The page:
Russia just suffered its deadliest day – and it will only get worse now thanks to the UK

Article published in The Daily Express, 5 June 2024. © Richard Kemp

On Tuesday bidding was opened by the British government to provide drones to Ukraine that might have a major influence on the course of the war.

The UK and Latvia are leading nine other states in a programme to supply large numbers of ‘first person view’ (FPV) drones to Ukraine, leveraging Western industrial capacity. These are small quadcopter drones controlled directly by an operator using the system’s camera to hit the target with explosives.

FPV drones have had a major impact on the battlefield in this conflict and have been used to target armoured vehicles, defensive bunkers, infantry soldiers and ships. The Ukrainian Army now has a dedicated drone force, and most frontline units have specialist operators assigned to carry out surveillance of enemy forces and strike them with explosives.

Ukrainian drones have played a significant role in slowing the current Russian offensive in the Kharkov area, which now appears to be bogged down. I observed them in action at Bakhmut last year and saw first hand their remarkable accuracy and killing power against Russian troops, as well as their ability to coordinate with other combat forces to help direct artillery and armour against the enemy.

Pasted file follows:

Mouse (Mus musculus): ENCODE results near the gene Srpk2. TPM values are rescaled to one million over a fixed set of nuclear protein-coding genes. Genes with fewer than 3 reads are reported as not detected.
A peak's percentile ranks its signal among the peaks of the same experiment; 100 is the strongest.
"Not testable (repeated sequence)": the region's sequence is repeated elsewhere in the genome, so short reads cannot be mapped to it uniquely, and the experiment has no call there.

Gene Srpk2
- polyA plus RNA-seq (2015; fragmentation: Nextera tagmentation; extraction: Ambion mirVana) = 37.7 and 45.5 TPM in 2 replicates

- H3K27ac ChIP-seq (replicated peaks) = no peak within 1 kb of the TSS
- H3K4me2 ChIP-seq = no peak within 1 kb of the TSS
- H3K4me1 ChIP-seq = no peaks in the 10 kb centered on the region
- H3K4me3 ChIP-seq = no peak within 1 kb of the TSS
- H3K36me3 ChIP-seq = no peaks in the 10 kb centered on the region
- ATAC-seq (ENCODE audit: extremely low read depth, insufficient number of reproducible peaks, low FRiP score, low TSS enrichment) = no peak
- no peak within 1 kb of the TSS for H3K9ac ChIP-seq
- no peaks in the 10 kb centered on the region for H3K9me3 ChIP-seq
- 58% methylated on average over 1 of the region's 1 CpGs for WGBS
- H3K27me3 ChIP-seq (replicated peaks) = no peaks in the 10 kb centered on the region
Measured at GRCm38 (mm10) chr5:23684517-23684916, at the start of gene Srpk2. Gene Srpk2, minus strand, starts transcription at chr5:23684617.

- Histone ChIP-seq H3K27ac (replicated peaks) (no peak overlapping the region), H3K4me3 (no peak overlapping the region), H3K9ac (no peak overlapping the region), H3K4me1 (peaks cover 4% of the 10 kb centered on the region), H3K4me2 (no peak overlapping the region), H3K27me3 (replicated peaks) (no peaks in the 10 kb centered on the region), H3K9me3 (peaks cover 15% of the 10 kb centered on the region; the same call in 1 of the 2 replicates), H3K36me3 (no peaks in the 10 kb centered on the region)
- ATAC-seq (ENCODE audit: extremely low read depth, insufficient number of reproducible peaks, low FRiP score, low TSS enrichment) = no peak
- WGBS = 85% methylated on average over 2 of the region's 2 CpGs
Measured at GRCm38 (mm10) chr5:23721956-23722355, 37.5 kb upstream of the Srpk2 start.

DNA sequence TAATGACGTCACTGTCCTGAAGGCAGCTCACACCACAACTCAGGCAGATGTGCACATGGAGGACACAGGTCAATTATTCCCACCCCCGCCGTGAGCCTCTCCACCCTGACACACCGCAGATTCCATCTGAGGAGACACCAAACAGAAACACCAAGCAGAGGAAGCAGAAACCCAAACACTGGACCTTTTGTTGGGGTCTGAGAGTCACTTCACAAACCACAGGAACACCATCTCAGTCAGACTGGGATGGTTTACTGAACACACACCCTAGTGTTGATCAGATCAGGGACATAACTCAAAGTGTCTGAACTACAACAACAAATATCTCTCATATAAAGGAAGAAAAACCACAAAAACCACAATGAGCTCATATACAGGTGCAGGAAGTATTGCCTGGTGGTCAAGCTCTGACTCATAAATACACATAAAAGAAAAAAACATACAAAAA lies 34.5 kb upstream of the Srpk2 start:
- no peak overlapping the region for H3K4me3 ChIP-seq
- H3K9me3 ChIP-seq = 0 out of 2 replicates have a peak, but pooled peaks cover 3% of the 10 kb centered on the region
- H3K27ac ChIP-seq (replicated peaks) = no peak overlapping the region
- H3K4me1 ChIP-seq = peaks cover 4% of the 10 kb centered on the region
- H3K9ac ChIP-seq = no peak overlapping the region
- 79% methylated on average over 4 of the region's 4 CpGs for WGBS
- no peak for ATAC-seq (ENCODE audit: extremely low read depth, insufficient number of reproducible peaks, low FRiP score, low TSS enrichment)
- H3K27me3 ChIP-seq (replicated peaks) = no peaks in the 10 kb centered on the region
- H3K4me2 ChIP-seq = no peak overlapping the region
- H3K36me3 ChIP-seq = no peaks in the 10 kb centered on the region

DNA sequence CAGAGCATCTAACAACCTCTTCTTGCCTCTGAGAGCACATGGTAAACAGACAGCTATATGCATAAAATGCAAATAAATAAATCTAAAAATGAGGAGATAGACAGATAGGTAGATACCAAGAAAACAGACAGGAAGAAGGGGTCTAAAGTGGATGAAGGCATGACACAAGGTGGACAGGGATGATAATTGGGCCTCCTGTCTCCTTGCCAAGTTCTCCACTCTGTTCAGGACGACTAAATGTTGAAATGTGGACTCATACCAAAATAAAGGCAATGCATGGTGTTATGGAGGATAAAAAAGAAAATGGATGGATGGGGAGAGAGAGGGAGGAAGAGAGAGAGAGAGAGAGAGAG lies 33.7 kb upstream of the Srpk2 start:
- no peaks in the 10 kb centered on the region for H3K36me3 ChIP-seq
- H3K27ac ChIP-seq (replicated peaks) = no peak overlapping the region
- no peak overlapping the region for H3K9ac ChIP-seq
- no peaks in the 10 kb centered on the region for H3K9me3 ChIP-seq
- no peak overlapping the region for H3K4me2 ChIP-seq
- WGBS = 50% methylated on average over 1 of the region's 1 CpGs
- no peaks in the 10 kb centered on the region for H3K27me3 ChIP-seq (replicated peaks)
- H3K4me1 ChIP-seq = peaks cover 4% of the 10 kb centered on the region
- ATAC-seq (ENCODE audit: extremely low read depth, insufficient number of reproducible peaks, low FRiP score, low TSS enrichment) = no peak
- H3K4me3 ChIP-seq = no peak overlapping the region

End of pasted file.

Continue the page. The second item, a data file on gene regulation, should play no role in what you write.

Drones are of course used by the Russians as well, and are notoriously hard to defend against. We have seen the devastating effects of Hizballah drones in northern Israel only this week, against a country that probably has the best air defences in the world.

Stopping them before they go into action is therefore extremely important, including in manufacturing, transportation and storage facilities.

The Pentagon recently lifted restrictions against using US supplied weapons against Russian territory, but only in specific areas. Ukraine should now be given much wider freedom of action, including to destroy drones before they get anywhere near the battlefield.

Kyiv has been manufacturing and procuring drones on a large scale since the war began, often adapting commercially-produced versions for combat use.

Russian military commentators have recently complained that Ukraine has achieved a large numerical advantage in drone warfare as well as a superior ability to integrate them effectively with other forces. Moscow will therefore be spurred into trying to gain the level of superiority in this area that they have in other combat capabilities.

That underlines the importance of the competition launched by Britain to supply thousands more drones. It is essential that this is done on a wartime footing, if necessary discarding standard commercial practices to achieve the greatest possible speed and volume.

As the saying goes: ‘perfect is the enemy of the good’.

Image: Wikimedia Commons